Educating the community about how grief presents, and the impact when it is left unresolved, is key to changing the way grief is viewed and responded to within the community. GCWA has presented a range of training and professional development workshops to government, community and corporate organisations including aged care facilities, prisons, academic institutions, health services and with professional practices such as lawyers, psychologists and social workers.
Each training is designed to tailor to the needs of each organisation. Our counsellors and youth workers are also available to speak about grief at schools, TAFE, universities or other organisations.
Professional Development & CPD
The Grief Centre’s trainers can provide customised education and training for organisations and staff through various presentations, seminars and workshops. GCWA is also an approved QA Provider for CPD points.
These packages give employers and employees with tools to professionally and appropriately respond to grief whether it be their own, their colleagues, customers and/or family and friends. With an understanding of the grieving process and the factors affecting someone in mourning, it is possible to feel more confident when dealing with others during this difficult time.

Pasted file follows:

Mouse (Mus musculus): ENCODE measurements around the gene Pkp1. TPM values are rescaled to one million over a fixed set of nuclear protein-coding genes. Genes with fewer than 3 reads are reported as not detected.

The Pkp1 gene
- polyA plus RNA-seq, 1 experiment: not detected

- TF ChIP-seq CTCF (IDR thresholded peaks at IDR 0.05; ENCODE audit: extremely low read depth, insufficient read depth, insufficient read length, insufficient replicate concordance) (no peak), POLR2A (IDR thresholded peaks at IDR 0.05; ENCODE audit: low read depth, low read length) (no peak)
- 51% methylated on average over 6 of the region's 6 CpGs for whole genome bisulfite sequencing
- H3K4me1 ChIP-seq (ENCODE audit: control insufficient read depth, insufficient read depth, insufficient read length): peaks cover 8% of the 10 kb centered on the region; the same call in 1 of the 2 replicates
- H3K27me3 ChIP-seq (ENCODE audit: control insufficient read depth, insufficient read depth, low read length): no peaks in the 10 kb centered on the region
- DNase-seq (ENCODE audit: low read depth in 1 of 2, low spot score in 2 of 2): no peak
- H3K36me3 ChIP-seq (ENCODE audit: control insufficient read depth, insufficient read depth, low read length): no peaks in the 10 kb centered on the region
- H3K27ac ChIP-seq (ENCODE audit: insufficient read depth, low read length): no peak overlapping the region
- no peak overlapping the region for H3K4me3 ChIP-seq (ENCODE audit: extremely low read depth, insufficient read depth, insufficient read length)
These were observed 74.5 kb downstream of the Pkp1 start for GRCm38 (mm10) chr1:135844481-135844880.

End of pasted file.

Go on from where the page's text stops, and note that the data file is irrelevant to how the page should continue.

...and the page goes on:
Grief in the Workplace
The Business Review Weekly states that “grieving employees and employers can have a financial, emotional, social and physical impact on work. Grief does not stay quietly at home”.
Presenteeism (being physically present but not really productive) is a work issue which costs the Australian economy millions of dollars. While often linked to physical wellbeing, more recent research acknowledges mental and emotional concerns as a major issues in presenteeism. Authors Katherine Ashby and Michelle Mahdon believe the “focus should be on ‘health management’ and not ‘absence management’ … organisations ought to devise health and wellbeing programs designed to counter presenteeism and improve workplace conditions.” (Human Capital Matters: Managing Presenteeism Issue: 5 June 2012).
When a loss occurs to any staff member, it can considerably impact workplace morale and presenteeism, leading to absenteeism. When grief is acknowledged and responded to effectively, staff are more likely to resume their place and productivity at work with a greater physical and mental sense of wellbeing.
Get In Touch
Let us tailor to your needs for training, professional development,
or a creative workshop to increase grief-literacy
in your school or workplace.